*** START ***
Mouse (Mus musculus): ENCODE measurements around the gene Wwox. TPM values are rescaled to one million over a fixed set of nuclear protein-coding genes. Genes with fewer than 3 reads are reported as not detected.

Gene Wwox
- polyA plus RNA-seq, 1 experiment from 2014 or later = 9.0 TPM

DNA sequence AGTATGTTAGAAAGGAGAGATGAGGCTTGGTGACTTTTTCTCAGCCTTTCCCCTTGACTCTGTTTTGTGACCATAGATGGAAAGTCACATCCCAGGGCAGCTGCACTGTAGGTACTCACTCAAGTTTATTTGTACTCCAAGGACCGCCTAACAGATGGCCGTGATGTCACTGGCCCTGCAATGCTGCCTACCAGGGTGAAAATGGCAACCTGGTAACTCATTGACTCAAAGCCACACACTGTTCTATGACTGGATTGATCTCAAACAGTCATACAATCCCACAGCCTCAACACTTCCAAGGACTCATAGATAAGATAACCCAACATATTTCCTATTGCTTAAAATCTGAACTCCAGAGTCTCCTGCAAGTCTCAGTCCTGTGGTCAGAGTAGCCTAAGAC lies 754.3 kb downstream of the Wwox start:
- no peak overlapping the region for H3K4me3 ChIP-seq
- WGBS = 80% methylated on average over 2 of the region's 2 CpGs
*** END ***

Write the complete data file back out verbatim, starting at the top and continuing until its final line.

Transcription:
Mouse (Mus musculus): ENCODE measurements around the gene Wwox. TPM values are rescaled to one million over a fixed set of nuclear protein-coding genes. Genes with fewer than 3 reads are reported as not detected.

Gene Wwox
- polyA plus RNA-seq, 1 experiment from 2014 or later = 9.0 TPM

DNA sequence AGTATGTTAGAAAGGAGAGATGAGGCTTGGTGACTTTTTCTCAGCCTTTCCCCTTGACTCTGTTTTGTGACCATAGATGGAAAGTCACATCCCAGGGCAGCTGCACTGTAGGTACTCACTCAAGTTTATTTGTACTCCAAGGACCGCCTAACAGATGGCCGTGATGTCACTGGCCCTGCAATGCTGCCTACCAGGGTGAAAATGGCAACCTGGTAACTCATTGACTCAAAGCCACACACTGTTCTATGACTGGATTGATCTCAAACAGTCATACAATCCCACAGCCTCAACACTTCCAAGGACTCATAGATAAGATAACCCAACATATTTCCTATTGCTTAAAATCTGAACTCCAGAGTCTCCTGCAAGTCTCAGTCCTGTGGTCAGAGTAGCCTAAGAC lies 754.3 kb downstream of the Wwox start:
- no peak overlapping the region for H3K4me3 ChIP-seq
- WGBS = 80% methylated on average over 2 of the region's 2 CpGs